It is unclear whether Al Qaeda or Zawahiri advised the TTP during the discussions with the Pakistani representatives. After all, Al Qaeda would have been among the beneficiaries had Pakistan accepted the demand for the reversal of the Fata merger. Al Qaeda and the TTP have always had close ties. Apparently, the Zawahiri-led Al Qaeda played a similar arbitration role in resolving the TTP’s internal disputes and its differences with other groups and factions just as Osama bin Laden had resolved the dispute between the Harkatul Mujahideen and JeM.
One may recall that in 2010, Abu Dujana al-Khorasani, an Al Qaeda-trained terrorist seeking revenge for the death of TTP founder Baitullah Mehsud who was killed in a US drone strike, had blown himself up inside a CIA operating base in Afghanistan’s Khost province, killing several CIA operatives.
Recently, a delegation of Pakistani ulema led by Mufti Taqi Usmani also visited Kabul to meet the TTP leadership and convince them to soften their stance on making peace with Pakistan. Interestingly, the Deobandi ulema made the official visit to Afghanistan after a 22-year interval. In August 2001, the Taliban celebrated their anniversary, and ceremonies had been arranged in the Afghan capital and Kandahar. These celebrations were important in the context of the Taliban’s destruction of the Bamiyan statues the same year. They had referred to the statues as idols prohibited by Islam. The trial of some American aid workers accused of preaching Christianity, a capital offence under Taliban rule, was another significant event. Several delegations of Deobandi ulema were invited by the Taliban not only to witness the trial but also to guide their qazis or judges.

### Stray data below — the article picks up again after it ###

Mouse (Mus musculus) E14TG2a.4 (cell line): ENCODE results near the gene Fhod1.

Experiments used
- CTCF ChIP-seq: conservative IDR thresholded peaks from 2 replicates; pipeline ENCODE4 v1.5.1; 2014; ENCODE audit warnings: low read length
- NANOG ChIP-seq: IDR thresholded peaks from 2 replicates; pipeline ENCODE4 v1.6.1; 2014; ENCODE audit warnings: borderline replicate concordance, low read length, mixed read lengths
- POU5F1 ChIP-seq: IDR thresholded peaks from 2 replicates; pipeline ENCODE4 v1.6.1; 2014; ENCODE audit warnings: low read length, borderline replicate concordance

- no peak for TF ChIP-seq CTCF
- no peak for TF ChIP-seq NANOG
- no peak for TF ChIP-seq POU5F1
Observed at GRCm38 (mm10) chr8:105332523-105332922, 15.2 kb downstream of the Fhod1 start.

Most members of the Pakistani delegations were jubilant and also attended ceremonies held by various Pakistani militant groups arranged in their honour. One can imagine what kind of sermons they would have delivered to them at that time. Many jihadist publications documented these sermons then. Many madressahs in Pakistan may have destroyed the record of these publications to avoid consequences at the hands of the law-enforcement agencies, but the Taliban and TTP have not forgotten their previous lessons.
It would be interesting to know what feelings the recent delegations of Pakistani religious scholars experienced at the time of their meeting with their former students who have now joined the TTP. The TTP would have known that these are transformed ulema, who have revisited their previous fatwas and signed a counterterrorism declaration in the form of ‘Paigham-i-Pakistan’. Media reports said that the TTP leadership listened to their teachers patiently but refused to budge from their demands. In fact, the TTP leadership had put forward an eight-point rationale for their refusal to shun violence, and their arguments were based on the ulema’s old sermons glorifying armed jihad.
The ghosts of the past will continue to haunt the clergy and the establishment. And no one knows until when.
The writer is a security analyst.
Published in Dawn, August 7th, 2022